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The Ukraine War and European Energy Dependence and Reconfiguration of Energy Relations

Marc-Antoine Eyl-Mazzega

Center for Energy & Climate
IFRI– Institut français des relations internationales, Paris

Russia’s war against Ukraine has been rapidly and profoundly changing the European energy system and having larger, global impacts with both immediate and lasting consequences. It is fair to say that one year on, there are also major uncertainties ahead. The war has led to a brutal decoupling of energy relations between most of the European nations and Russia, putting an end to over 50 years of ever-denser energy relations through a wide network of infrastructure and commercial agreements, which developed into the most closely interconnected energy system in the world.

The unthinkable happened first during the Cold War when the Soviet Union and Western European nations entered into the first energy supply agreements. Amidst sanctions by the United States under Reagan in the early 1980s, both sides built a broad network of pipeline and trade arrangements, whereby trade interdependence became a factor of geopolitical stability: the West needed gas for industries, the residential sector and thermal power generation, alongside oil, and the Soviet Union needed currencies. As gas supplies proved to be stable and secure during the Cold War, especially when tensions reached a peak in 1983, the argument was often made that Russia is and will always be a reliable supplier to Europe. In 2022, after two gas crises in 2006 and 2009, President Putin took the historical decision to end the mutually beneficial gas relationship. He did so almost as brutally as he has destructed peace on the European continent, and in a similar sequence: in a first attempt in 2014, interrupted by the collapse in oil and gas prices and probably surprised by Western sanctions, before the final showdown in 2022. As for gas, he first ordered the reduction in supplies, then cut off several smaller customers in central and southeastern Europe using various pretexts, before ending the relationship altogether, which probably came too late if he were hoping to prevent Europeans from replenishing their storages. Was that a strategic mistake, a miscalculation or both? For oil and coal, it was the European private sector which first shunned Russian supplies and sought to reduce imports as quickly as contracts allowed, before governments imposed a ban on imports of coal, biomass and later, oil and petroleum products. In 2023, the only supplies still flowing are nuclear fuel for reactors of Soviet design, and a few oil and gas volumes to a handful of European Union (EU) Member States, and some states in the Balkans.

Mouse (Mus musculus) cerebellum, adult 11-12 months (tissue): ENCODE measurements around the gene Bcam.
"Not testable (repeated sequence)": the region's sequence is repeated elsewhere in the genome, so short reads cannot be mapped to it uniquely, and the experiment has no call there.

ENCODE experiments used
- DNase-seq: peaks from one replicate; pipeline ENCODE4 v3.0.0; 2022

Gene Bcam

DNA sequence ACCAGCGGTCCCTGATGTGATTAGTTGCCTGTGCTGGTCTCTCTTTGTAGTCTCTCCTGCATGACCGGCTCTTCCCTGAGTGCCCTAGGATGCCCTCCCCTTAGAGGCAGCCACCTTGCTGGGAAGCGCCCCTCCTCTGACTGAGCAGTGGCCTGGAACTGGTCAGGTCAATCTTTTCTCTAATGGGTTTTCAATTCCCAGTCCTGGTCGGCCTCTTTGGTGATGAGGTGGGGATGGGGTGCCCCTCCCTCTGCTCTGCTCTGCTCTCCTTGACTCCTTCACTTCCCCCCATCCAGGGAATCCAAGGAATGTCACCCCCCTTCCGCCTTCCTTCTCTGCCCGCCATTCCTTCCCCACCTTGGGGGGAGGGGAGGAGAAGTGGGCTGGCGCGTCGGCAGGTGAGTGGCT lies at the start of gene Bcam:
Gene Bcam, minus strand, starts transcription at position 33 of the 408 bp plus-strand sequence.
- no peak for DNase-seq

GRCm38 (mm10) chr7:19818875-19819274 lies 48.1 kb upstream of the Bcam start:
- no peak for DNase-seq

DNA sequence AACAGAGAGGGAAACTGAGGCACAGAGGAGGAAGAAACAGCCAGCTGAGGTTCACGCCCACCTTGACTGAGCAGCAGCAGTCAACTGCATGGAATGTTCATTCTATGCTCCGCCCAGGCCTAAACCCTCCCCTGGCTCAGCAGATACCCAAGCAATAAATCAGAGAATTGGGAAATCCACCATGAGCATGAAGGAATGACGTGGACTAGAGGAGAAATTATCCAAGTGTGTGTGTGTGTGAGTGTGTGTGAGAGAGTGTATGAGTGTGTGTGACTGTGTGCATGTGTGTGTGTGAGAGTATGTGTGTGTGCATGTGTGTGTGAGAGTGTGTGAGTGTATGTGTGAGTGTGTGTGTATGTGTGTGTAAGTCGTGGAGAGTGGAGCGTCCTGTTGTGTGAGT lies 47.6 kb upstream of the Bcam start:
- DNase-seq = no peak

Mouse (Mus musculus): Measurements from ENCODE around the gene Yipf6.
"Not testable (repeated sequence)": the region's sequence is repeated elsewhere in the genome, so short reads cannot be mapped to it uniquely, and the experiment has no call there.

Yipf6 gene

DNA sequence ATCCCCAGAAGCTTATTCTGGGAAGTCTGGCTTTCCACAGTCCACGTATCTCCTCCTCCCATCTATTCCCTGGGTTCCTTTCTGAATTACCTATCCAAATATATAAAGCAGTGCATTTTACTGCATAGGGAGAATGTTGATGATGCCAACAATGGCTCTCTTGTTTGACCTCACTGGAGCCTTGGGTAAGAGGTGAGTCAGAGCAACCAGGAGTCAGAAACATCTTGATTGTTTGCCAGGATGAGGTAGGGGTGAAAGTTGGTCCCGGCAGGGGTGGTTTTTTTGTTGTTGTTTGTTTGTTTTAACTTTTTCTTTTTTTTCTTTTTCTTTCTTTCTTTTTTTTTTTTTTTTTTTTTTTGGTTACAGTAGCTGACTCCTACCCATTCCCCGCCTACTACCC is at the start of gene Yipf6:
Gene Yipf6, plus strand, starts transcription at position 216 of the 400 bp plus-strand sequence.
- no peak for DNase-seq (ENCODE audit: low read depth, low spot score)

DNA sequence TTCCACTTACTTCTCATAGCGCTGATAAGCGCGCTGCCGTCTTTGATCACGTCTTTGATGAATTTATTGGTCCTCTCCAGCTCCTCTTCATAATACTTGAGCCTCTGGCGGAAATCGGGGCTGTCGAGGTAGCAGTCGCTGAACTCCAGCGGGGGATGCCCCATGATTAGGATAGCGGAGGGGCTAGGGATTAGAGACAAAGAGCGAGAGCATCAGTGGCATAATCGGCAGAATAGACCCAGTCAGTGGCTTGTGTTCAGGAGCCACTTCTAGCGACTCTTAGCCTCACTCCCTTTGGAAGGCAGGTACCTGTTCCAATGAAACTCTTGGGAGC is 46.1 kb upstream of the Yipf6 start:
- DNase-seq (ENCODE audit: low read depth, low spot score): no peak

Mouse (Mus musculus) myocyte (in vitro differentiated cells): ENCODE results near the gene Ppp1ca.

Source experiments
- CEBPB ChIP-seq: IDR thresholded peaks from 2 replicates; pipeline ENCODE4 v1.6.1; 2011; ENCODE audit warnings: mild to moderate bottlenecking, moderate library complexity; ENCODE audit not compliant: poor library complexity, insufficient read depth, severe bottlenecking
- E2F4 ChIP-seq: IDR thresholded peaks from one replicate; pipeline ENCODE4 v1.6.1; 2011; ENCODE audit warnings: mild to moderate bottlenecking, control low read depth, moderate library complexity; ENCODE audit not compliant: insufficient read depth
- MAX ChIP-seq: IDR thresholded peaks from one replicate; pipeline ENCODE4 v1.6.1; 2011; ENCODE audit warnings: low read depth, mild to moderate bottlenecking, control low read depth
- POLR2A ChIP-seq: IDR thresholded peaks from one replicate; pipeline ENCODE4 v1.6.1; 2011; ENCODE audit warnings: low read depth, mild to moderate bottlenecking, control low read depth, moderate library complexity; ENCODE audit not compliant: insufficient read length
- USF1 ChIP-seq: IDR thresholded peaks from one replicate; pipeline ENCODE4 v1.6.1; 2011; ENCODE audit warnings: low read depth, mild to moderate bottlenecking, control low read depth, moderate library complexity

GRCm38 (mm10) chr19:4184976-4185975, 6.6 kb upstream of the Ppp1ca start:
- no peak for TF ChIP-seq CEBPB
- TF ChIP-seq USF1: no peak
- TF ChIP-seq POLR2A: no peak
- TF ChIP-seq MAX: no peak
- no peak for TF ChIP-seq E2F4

Up until the war, Russia was the world’s largest gas exporter, the second largest oil exporter, one of the world’s largest uranium and fuel suppliers, one of the world’s largest coal exporters, and a significant raw material supplier, notably of aluminium. And Europe has been a major offtaker of these resources, notably natural gas, but also crude oil, petroleum products or high-quality coal. Hence the fact that 2023 marks a tectonic shift in the European energy system with major global repercussions and profound and most likely permanent changes.

There are major issues and implications for energy security, resilience of energy systems and decarbonization. The most serious security crisis since the Second World War in Europe is taking place, marked by an omnipresent nuclear deterrence dimension and high-intensity warfare, while another unprecedented, mounting crisis is unfolding: climate change and environmental devastation, with a world still on a highly dangerous + 2.5°C track, eight years after the Paris Agreement on climate. It would now require greenhouse gas emissions (GHG) to be reduced by 10% per year in order to align with the 1.5°C trajectory.

This article first recalls the energy dimension of war preparations, then lays out the major and often brutal transformations in energy systems in 2022, and finally offers perspectives for Europe and the Mediterranean region going forward.

The Energy Preparation of Russia’s war of Aggression Strained Global Hydrocarbon Markets

In the mid-2010s, Gazprom’s position in the European gas market was robust, and competitive supplies enabled the Russian supplier to keep LNG competition largely at bay. With the growing penetration of renewables and several coal and nuclear phase-outs, gas demand in key European markets picked up, enabling Gazprom to cement its position and the role of gas to become more prominent, especially in providing flexibility. Gazprom suffered from a price drop as of 2014, but continued to pursue plans to develop the Nord Stream 2 and TurkStream pipelines and reduce volumes in transit through Ukraine. Sanctions by the US Treasury forced Gazprom to delay its Nord Stream 2 project and sign up to a new five-year gas transit contract through Ukraine (2019-2024), which had managed to end direct Russian gas imports by resorting to reverse flow imports.

As of May 2021, Gazprom suddenly started reducing its supplies to Europe, with European buyers then turning increasingly to LNG in the autumn. This pushed global prices up and reduced available spot LNG supplies to emerging nations, unable to match the rising costs. It is, therefore, important to recall that the global energy crisis had actually already started at the end of 2021 and has been provoked by Russia’s malign behaviour, and is not related to Europeans ending or reducing offtakes. After the invasion, EU leaders said they would phase out Russian gas as fast as possible at the March 2022 EU leaders summit in Versailles, yet no sanctions or limitations on Russian imports were put in place.